The silver and red two-wheeler is leaning against the bicycle shed adjacent to the Great Falls Tavern in the C and O Canal National Historic Park near Washington, DC. The first impression is not a good one. The bike is covered in grime from years of sitting in a garage. This bike has the look of an over-powdered aging French Madame, down on her luck. The silver frame is covered with years of garage brown dirt hiding the imperfections of aging. The thin 27 by 1/8 inch tires are cracked and sagging. The rubber brake hoods are marbleized and wrinkled. The formerly bright ruby red cables have faded to an austere, dark maroon brown and are frayed at the bends. At first glance I balk at the thought of renewing this bicycle, considering it too much work.

Sunday, December 24, 2017

A Christmas Bicycle Story from the 1950s

(Photo: Doug Barnes)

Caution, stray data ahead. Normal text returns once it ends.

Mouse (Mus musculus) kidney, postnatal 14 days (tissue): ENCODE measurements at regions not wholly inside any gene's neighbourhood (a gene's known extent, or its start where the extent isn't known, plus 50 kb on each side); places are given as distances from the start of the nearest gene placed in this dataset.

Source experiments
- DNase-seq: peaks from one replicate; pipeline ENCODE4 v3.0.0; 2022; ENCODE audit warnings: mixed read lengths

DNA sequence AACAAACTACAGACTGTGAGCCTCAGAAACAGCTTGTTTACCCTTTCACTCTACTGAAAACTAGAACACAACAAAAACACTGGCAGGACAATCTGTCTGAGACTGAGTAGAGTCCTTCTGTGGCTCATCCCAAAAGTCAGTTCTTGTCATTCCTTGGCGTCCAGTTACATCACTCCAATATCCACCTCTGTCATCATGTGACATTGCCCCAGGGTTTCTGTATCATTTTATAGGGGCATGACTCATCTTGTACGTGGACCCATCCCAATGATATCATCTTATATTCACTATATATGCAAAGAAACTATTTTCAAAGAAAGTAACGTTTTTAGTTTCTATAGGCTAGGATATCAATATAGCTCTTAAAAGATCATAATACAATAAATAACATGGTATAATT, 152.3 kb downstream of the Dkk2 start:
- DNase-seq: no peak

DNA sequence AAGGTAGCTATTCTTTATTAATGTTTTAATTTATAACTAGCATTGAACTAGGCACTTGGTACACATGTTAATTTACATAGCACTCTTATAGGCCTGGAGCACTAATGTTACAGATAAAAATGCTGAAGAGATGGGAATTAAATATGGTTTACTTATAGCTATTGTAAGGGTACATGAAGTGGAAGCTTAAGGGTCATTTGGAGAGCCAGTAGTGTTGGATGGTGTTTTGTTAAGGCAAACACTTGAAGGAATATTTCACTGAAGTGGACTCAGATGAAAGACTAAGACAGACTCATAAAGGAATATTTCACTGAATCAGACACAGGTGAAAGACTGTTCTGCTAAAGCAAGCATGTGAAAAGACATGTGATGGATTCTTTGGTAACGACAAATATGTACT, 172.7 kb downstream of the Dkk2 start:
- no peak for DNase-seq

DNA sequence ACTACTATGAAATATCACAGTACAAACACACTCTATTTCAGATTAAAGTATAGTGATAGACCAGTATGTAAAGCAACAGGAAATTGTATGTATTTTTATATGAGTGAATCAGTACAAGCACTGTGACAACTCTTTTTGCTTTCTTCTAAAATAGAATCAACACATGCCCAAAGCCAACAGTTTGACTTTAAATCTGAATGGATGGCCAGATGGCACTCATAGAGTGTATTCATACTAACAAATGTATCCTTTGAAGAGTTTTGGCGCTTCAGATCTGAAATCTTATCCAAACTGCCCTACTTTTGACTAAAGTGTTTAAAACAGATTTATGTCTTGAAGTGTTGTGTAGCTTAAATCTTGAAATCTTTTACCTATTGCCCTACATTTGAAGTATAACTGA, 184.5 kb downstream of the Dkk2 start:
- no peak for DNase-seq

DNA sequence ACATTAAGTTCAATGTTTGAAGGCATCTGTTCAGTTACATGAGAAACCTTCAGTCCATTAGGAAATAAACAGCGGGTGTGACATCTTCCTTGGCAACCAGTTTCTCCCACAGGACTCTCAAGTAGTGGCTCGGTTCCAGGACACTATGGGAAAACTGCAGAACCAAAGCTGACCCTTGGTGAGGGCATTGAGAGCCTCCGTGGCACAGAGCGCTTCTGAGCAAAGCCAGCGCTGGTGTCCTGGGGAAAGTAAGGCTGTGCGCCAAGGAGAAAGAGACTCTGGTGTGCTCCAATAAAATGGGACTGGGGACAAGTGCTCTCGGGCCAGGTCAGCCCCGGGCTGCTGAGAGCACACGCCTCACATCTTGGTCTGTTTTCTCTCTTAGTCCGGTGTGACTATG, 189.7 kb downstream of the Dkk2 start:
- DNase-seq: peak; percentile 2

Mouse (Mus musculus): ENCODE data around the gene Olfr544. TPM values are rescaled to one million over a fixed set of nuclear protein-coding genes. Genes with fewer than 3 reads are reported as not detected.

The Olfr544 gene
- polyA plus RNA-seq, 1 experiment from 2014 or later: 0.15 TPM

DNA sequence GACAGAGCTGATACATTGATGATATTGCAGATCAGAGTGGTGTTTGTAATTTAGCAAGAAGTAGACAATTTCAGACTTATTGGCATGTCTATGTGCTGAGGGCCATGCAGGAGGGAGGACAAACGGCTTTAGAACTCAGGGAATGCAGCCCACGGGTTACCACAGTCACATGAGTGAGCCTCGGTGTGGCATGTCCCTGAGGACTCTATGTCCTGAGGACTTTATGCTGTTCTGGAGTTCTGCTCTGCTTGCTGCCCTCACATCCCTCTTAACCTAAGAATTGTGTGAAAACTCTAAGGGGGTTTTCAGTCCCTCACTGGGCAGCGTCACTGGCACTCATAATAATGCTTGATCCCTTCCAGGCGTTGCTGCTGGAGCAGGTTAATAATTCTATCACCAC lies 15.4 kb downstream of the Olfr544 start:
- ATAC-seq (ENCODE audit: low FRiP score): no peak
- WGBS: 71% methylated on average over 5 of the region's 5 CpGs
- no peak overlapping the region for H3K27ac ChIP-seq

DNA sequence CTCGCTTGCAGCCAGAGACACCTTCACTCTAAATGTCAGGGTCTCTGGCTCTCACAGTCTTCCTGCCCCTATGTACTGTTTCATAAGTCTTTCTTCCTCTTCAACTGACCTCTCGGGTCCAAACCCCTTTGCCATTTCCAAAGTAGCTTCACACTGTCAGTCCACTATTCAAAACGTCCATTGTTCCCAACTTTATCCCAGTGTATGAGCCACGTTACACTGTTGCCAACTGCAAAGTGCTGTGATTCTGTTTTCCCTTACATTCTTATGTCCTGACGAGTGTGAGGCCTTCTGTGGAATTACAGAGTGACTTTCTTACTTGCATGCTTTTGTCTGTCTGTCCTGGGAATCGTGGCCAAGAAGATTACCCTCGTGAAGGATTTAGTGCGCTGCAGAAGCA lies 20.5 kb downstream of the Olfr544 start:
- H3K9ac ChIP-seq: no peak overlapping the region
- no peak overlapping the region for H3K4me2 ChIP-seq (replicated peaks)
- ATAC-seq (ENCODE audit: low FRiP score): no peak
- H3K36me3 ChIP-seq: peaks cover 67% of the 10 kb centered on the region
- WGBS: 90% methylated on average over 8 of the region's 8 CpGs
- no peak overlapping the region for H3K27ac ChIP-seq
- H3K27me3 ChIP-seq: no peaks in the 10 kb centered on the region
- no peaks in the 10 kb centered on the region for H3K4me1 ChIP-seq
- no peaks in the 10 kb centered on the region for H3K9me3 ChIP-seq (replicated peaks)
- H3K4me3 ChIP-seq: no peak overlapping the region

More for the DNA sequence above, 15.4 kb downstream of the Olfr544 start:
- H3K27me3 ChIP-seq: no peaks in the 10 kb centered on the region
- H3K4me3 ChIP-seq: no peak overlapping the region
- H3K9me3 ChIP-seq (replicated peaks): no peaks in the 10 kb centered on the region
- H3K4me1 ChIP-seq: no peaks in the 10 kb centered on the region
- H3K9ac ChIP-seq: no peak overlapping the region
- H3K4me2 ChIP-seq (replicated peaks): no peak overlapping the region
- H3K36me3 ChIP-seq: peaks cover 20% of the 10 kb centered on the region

My brother Russ asks John the golden question, "What're you gettin' for Christmas?" It's just after Thanksgiving and Russ, John Gronski and I are just beginning to discuss the upcoming holidays. The setting is the 1950s in the small town of Uniontown, Pennsylvania.

This dialogue is a recollection of one cold Christmas day warmed by memories that I had almost forgotten. My brother Russ resurrected my memories about this act of friendship about 10 years ago and I enjoyed all over again the gift of giving a bicycle for Christmas in times that were less complicated than today.